The nose section was then carved from a collection of pre-cut Balsa sheets which were glued together to form a solid mass. This was done by first cutting out the side profile from a single sheet of wood that became the centre of the nose. The spaces on either side were then filled in with horizontal layers of Balsa cut to the shape of the top view plan. This gave me the general shape required so again I just had to round off the edges which with soft Balsa doesn't take that long. In fact the problem with Balsa is that it's often too easy to remove more wood than you need to, which is why many model makers prefer harder woods. Unfortunately the opposite effect can then manifest itself as often not enough material is removed and the models can end up looking a bit square and blocky.

With the basic shape now formed I would usually make plaster moulds and cast the model in fibreglass, however as I had no intention of ever building a duplicate I decided not to waste any time and just use this master pattern as the final model. So the soft wood was given three coats of SP113 epoxy resin and then rubbed down with wet & dry paper to create a nice tough smooth finish.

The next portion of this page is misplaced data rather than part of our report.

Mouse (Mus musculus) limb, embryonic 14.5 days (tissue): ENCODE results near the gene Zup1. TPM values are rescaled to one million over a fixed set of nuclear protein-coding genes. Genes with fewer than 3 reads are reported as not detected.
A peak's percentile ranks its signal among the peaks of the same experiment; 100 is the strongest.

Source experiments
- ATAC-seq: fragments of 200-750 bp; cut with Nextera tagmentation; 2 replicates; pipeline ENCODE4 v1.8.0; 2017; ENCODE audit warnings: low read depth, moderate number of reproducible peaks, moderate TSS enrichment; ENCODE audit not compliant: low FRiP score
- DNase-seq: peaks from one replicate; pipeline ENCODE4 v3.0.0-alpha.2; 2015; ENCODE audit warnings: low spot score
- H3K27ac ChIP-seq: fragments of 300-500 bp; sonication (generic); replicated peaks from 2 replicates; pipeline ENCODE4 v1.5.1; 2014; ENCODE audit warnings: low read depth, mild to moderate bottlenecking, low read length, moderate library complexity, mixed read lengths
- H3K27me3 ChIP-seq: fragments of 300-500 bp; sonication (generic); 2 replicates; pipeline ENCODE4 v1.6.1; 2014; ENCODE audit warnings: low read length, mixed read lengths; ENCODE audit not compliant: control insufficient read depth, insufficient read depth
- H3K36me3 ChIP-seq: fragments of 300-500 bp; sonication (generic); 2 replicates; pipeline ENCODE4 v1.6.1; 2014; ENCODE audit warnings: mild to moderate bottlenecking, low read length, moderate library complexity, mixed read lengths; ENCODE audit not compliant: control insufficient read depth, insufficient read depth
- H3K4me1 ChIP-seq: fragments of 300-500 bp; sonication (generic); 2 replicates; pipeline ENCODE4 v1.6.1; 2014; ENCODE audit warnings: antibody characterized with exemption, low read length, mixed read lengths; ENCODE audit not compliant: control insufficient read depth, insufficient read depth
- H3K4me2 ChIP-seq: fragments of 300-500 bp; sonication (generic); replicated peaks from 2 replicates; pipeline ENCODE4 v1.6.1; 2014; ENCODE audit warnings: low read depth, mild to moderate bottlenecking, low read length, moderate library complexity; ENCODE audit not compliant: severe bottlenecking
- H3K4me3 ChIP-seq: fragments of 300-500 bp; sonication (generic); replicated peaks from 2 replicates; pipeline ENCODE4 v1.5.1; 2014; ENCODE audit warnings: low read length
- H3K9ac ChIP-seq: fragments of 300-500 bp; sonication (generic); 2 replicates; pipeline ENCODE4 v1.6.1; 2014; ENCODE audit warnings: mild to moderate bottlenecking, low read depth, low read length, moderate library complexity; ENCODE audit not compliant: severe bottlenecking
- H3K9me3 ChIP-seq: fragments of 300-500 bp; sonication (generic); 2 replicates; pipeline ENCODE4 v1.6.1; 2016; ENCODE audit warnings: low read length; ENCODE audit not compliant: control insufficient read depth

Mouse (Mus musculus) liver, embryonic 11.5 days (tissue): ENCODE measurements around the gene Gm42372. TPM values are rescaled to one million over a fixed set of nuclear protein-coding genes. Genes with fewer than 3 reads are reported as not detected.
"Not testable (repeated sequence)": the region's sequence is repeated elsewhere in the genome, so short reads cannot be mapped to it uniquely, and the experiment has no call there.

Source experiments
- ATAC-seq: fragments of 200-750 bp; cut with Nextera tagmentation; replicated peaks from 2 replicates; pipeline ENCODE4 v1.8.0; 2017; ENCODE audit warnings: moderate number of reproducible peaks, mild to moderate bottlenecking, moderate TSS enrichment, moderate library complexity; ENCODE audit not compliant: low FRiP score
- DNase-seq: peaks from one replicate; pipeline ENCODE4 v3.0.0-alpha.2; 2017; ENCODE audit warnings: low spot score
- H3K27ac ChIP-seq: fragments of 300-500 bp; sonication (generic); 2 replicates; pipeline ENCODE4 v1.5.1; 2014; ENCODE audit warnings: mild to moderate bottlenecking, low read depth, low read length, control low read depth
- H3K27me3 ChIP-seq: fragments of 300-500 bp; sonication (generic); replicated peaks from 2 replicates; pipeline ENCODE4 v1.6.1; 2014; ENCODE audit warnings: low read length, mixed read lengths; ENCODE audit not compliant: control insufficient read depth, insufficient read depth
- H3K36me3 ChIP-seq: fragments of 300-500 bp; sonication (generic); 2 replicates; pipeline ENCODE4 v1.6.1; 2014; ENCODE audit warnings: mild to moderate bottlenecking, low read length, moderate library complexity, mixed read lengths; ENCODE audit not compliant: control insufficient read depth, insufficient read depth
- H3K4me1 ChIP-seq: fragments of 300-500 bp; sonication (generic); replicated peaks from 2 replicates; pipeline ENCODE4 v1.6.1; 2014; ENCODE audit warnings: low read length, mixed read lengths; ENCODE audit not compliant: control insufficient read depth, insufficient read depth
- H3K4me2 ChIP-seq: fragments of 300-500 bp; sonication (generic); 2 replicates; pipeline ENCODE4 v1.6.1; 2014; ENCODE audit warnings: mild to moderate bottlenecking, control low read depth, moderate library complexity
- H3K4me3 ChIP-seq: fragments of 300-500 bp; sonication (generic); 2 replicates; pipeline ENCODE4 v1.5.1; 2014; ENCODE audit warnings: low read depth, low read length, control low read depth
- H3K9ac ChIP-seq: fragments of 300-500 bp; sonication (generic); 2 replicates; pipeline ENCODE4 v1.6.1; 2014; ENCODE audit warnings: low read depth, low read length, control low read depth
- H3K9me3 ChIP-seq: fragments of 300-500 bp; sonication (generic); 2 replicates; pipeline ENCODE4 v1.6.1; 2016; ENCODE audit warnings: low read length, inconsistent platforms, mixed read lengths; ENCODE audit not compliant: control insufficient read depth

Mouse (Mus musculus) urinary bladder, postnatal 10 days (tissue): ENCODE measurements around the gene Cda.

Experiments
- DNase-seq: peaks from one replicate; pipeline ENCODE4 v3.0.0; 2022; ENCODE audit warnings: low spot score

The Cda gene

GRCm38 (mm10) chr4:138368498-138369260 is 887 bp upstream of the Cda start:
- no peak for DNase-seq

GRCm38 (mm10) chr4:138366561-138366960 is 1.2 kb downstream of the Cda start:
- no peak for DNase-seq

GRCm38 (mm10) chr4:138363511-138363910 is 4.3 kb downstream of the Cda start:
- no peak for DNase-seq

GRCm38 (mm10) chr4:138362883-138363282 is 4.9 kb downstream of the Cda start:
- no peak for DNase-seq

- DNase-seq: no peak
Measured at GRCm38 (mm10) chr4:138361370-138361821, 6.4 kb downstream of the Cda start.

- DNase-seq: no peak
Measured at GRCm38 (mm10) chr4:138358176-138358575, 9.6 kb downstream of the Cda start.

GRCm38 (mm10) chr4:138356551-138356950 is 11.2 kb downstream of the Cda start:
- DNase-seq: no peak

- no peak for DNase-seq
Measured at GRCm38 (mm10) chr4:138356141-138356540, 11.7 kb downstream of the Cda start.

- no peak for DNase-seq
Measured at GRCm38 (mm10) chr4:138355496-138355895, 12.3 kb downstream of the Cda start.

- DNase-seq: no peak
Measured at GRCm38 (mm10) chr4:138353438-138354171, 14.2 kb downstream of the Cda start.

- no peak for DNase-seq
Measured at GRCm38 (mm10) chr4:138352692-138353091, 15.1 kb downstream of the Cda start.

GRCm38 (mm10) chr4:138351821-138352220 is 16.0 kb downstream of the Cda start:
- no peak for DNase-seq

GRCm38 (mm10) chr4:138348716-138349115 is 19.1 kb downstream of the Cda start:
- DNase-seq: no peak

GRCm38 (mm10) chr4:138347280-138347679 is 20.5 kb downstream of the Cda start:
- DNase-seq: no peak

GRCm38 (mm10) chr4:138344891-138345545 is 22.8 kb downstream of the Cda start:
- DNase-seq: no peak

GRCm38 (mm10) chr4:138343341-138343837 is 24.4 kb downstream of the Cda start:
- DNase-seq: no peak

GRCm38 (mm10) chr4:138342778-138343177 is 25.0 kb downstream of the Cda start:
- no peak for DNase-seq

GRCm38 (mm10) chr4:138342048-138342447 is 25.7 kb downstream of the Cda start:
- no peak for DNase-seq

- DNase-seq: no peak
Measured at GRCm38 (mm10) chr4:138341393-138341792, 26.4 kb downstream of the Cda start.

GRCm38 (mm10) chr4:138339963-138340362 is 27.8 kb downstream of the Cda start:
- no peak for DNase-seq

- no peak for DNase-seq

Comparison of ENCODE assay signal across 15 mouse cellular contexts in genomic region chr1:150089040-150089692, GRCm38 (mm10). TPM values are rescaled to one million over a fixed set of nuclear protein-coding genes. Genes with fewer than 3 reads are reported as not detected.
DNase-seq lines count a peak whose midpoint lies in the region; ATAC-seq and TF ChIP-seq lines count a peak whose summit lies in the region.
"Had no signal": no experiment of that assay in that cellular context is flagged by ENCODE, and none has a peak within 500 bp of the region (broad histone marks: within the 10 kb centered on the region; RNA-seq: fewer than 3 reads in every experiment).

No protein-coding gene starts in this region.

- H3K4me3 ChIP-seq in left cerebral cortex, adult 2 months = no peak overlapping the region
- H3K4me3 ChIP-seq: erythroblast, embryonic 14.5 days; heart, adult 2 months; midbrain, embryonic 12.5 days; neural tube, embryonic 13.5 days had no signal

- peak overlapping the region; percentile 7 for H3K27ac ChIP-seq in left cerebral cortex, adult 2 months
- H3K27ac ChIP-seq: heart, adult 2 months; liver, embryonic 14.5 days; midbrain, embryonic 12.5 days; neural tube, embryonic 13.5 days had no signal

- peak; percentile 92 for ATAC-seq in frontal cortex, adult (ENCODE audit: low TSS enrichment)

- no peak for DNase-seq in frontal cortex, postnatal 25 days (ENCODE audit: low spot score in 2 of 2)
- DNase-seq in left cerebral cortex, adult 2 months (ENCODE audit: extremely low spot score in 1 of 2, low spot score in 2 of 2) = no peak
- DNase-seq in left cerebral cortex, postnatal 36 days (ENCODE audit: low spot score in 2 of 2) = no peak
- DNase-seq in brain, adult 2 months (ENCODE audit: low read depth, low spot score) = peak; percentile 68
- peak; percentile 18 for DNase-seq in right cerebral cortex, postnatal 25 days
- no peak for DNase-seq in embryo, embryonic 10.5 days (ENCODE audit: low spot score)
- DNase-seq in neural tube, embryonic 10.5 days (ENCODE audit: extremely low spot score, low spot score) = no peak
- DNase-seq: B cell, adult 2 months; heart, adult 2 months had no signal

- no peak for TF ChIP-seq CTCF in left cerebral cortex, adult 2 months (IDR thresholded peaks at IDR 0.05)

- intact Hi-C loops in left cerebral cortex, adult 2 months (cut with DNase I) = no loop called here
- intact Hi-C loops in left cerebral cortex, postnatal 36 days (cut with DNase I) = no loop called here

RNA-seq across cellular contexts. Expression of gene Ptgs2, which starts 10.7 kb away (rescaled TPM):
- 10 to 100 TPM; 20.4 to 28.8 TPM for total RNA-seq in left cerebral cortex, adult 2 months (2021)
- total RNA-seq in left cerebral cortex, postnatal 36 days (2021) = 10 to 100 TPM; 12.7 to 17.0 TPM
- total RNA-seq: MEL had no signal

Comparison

I don't really like using hardwood, but at this stage it was necessary because I needed to use it to make the two side fairings. These parts were created from one-inch dowel that I split down the middle and glued to the sides of the hull, then P38 filler was used to blend the parts into the rest of the fuselage. These hardwood fairings took a lot of effort to shape and when they did finally look correct I then had to drill out and remove the front sections as they form part of the undercarriage.

The ragged holes in the fairings were smoothed over and reformed with car filler. Then the area was carefully covered over in electrical tape, more filler was applied and the rough wood pieces that had just been removed were pushed back into place. After the filler had set the surplus bits were cut away and the wooden footpads prised away from the surface of the tape - that had acted as a barrier to prevent the filler adhering to the hull.

The undercarriage parts could now be sanded down to their correct shape whilst always checking that they still fitted perfectly into the recesses. The wooden parts were coated in resin, sanded again and finally spray-painted.